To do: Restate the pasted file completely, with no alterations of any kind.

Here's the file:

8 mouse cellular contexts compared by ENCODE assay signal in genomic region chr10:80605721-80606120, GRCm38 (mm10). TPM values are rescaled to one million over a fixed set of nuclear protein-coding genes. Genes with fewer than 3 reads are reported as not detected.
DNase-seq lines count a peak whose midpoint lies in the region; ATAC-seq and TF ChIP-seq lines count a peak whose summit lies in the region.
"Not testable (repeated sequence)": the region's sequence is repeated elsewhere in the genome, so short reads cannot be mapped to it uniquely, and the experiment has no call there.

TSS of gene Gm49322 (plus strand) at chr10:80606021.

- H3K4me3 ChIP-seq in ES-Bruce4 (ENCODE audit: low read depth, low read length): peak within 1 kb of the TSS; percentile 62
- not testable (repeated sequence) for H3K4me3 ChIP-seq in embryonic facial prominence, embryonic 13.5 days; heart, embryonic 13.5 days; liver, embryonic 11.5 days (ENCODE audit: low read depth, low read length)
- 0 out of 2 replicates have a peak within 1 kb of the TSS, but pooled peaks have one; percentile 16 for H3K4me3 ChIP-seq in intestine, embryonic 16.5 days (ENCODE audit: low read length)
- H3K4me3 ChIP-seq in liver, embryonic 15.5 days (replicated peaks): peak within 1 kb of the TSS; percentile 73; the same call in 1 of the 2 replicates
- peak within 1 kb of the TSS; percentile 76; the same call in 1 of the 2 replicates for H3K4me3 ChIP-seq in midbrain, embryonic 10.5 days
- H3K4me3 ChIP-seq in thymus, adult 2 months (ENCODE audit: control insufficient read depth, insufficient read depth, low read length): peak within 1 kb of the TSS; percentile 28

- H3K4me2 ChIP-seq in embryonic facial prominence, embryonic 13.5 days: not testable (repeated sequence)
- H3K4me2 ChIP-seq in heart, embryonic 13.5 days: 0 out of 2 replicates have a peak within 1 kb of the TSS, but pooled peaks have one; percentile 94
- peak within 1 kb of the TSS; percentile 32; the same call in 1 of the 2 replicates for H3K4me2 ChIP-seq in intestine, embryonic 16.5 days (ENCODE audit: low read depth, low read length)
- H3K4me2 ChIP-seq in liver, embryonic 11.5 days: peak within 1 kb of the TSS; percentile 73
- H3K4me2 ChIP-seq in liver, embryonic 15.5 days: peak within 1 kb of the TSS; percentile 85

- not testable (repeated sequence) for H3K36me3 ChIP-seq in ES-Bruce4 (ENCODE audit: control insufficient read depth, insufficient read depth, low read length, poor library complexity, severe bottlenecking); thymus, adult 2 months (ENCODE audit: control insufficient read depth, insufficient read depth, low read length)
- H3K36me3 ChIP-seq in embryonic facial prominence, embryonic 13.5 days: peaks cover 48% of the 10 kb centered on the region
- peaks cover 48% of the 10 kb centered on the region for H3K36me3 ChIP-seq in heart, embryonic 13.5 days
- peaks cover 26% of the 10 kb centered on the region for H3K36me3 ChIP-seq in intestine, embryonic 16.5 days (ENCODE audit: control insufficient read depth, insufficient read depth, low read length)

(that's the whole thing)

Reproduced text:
8 mouse cellular contexts compared by ENCODE assay signal in genomic region chr10:80605721-80606120, GRCm38 (mm10). TPM values are rescaled to one million over a fixed set of nuclear protein-coding genes. Genes with fewer than 3 reads are reported as not detected.
DNase-seq lines count a peak whose midpoint lies in the region; ATAC-seq and TF ChIP-seq lines count a peak whose summit lies in the region.
"Not testable (repeated sequence)": the region's sequence is repeated elsewhere in the genome, so short reads cannot be mapped to it uniquely, and the experiment has no call there.

TSS of gene Gm49322 (plus strand) at chr10:80606021.

- H3K4me3 ChIP-seq in ES-Bruce4 (ENCODE audit: low read depth, low read length): peak within 1 kb of the TSS; percentile 62
- not testable (repeated sequence) for H3K4me3 ChIP-seq in embryonic facial prominence, embryonic 13.5 days; heart, embryonic 13.5 days; liver, embryonic 11.5 days (ENCODE audit: low read depth, low read length)
- 0 out of 2 replicates have a peak within 1 kb of the TSS, but pooled peaks have one; percentile 16 for H3K4me3 ChIP-seq in intestine, embryonic 16.5 days (ENCODE audit: low read length)
- H3K4me3 ChIP-seq in liver, embryonic 15.5 days (replicated peaks): peak within 1 kb of the TSS; percentile 73; the same call in 1 of the 2 replicates
- peak within 1 kb of the TSS; percentile 76; the same call in 1 of the 2 replicates for H3K4me3 ChIP-seq in midbrain, embryonic 10.5 days
- H3K4me3 ChIP-seq in thymus, adult 2 months (ENCODE audit: control insufficient read depth, insufficient read depth, low read length): peak within 1 kb of the TSS; percentile 28

- H3K4me2 ChIP-seq in embryonic facial prominence, embryonic 13.5 days: not testable (repeated sequence)
- H3K4me2 ChIP-seq in heart, embryonic 13.5 days: 0 out of 2 replicates have a peak within 1 kb of the TSS, but pooled peaks have one; percentile 94
- peak within 1 kb of the TSS; percentile 32; the same call in 1 of the 2 replicates for H3K4me2 ChIP-seq in intestine, embryonic 16.5 days (ENCODE audit: low read depth, low read length)
- H3K4me2 ChIP-seq in liver, embryonic 11.5 days: peak within 1 kb of the TSS; percentile 73
- H3K4me2 ChIP-seq in liver, embryonic 15.5 days: peak within 1 kb of the TSS; percentile 85

- not testable (repeated sequence) for H3K36me3 ChIP-seq in ES-Bruce4 (ENCODE audit: control insufficient read depth, insufficient read depth, low read length, poor library complexity, severe bottlenecking); thymus, adult 2 months (ENCODE audit: control insufficient read depth, insufficient read depth, low read length)
- H3K36me3 ChIP-seq in embryonic facial prominence, embryonic 13.5 days: peaks cover 48% of the 10 kb centered on the region
- peaks cover 48% of the 10 kb centered on the region for H3K36me3 ChIP-seq in heart, embryonic 13.5 days
- peaks cover 26% of the 10 kb centered on the region for H3K36me3 ChIP-seq in intestine, embryonic 16.5 days (ENCODE audit: control insufficient read depth, insufficient read depth, low read length)